Power play:

reducing the fallout of the US-China trade war.

China US Trade War effect on Australia - pointing fingers

Shifting power dynamics in global politics pose a major threat to Australia’s peace and prosperity.

In particular, the US-China trade war has the potential to create significant difficulties for Australia as two of our strongest trade partners go head-to- head, but also presents potential opportunities for strengthening regional relationships.

Associate Professor Renuka Mahadevan, an applied economist and Asia-Pacific expert, is using economic models to discover ways to minimise harm and explore opportunities in the wake of the US-China trade war.

“In recent years, the US has been rapidly withdrawing from trade agreements,” Associate Professor Mahadevan said.

“Tensions are increasing in trade relations between the US and China – and this has a flow-on effect in the Asia-Pacific.”

The two super powers are caught in a vicious battle of trade barriers and import tariffs.

“The US has slapped tariffs on US$250 billion worth of Chinese products and has threatened to impose another US$267 billion,” Associate Professor Mahadevan said.

“China, for its part, has set tariffs on US$185 billion worth of US goods and is threatening measures that would affect US businesses operating in China.”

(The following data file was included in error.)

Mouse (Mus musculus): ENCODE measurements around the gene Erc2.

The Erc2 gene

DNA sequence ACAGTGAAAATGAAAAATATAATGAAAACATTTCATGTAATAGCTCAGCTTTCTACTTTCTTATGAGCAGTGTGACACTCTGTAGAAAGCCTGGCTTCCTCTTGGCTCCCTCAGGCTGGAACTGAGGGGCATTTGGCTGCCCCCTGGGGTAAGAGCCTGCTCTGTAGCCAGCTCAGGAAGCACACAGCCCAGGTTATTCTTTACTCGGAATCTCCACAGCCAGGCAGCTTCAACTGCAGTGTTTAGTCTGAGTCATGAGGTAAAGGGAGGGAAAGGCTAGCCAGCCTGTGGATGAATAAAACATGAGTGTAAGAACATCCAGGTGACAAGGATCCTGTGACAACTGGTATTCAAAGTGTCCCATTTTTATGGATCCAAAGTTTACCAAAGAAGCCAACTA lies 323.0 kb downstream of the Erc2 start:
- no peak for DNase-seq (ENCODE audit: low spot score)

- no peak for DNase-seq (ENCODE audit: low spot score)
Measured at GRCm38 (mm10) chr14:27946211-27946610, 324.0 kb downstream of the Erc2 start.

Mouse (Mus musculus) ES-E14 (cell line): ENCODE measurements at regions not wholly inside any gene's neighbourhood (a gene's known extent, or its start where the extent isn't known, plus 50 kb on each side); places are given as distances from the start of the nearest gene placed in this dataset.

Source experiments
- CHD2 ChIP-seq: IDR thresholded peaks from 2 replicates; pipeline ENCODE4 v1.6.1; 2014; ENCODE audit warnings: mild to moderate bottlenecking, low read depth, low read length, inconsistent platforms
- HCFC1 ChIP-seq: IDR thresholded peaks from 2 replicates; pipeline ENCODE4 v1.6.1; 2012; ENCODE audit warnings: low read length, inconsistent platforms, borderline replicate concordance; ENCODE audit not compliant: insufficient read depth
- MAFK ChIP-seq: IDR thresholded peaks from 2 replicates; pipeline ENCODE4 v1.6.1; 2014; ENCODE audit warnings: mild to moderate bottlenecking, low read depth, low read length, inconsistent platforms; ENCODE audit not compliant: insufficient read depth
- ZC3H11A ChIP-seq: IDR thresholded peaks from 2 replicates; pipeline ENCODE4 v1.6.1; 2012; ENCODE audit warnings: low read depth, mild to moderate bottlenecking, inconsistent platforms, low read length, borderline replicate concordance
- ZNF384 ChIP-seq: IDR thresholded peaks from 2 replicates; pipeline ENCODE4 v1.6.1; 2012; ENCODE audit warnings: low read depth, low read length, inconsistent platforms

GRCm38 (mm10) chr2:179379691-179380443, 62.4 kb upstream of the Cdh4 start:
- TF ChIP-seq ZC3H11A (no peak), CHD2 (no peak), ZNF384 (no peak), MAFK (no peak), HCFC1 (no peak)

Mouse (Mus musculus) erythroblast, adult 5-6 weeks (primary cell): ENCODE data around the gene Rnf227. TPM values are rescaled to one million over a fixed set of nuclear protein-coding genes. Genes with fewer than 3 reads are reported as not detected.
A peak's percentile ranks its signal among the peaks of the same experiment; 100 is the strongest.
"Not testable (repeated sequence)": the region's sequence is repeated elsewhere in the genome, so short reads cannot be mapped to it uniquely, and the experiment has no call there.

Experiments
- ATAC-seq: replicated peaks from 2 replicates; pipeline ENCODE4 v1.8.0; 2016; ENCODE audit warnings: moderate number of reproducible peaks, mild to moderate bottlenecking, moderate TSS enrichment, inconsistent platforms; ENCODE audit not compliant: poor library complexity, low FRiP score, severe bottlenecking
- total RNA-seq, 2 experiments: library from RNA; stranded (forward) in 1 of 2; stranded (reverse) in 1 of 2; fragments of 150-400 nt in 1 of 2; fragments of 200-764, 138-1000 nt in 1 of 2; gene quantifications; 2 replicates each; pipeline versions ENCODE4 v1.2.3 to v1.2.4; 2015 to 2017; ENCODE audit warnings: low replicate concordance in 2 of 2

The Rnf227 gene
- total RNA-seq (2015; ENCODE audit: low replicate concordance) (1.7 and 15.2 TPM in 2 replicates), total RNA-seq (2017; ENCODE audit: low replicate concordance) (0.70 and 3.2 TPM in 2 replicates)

Associate Professor Renuka Mahadevan sitting down

Associate Professor Renuka Mahadevan

Associate Professor Renuka Mahadevan

Associate Professor Mahadevan is working with Anda Nugroho from the Indonesian Ministry of Finance and together they are using data and economic modelling to analyse the effects of regional trade agreements such as the Regional Comprehensive Economic Partnership (RCEP).

“In the wake of the US-China trade tensions and other events such as BREXIT that impact international trade relations, policymakers are turning to regional trade relationships,” Associate Professor Mahadevan said.

“There is the potential for China’s Asian neighbours to benefit from some trade diversion due to growing trade tensions with the US.

“However, using the imposed tariff schedules, we found the global gains provided by the RCEP are not enough to overcome the negative impacts of the US-China trade dispute,” Associate Professor
Mahadevan said.

“There is an opportunity for further investigation of regional trade agreements and we can use empirical economic research to explore the feasibility and potential impact of these deals.”

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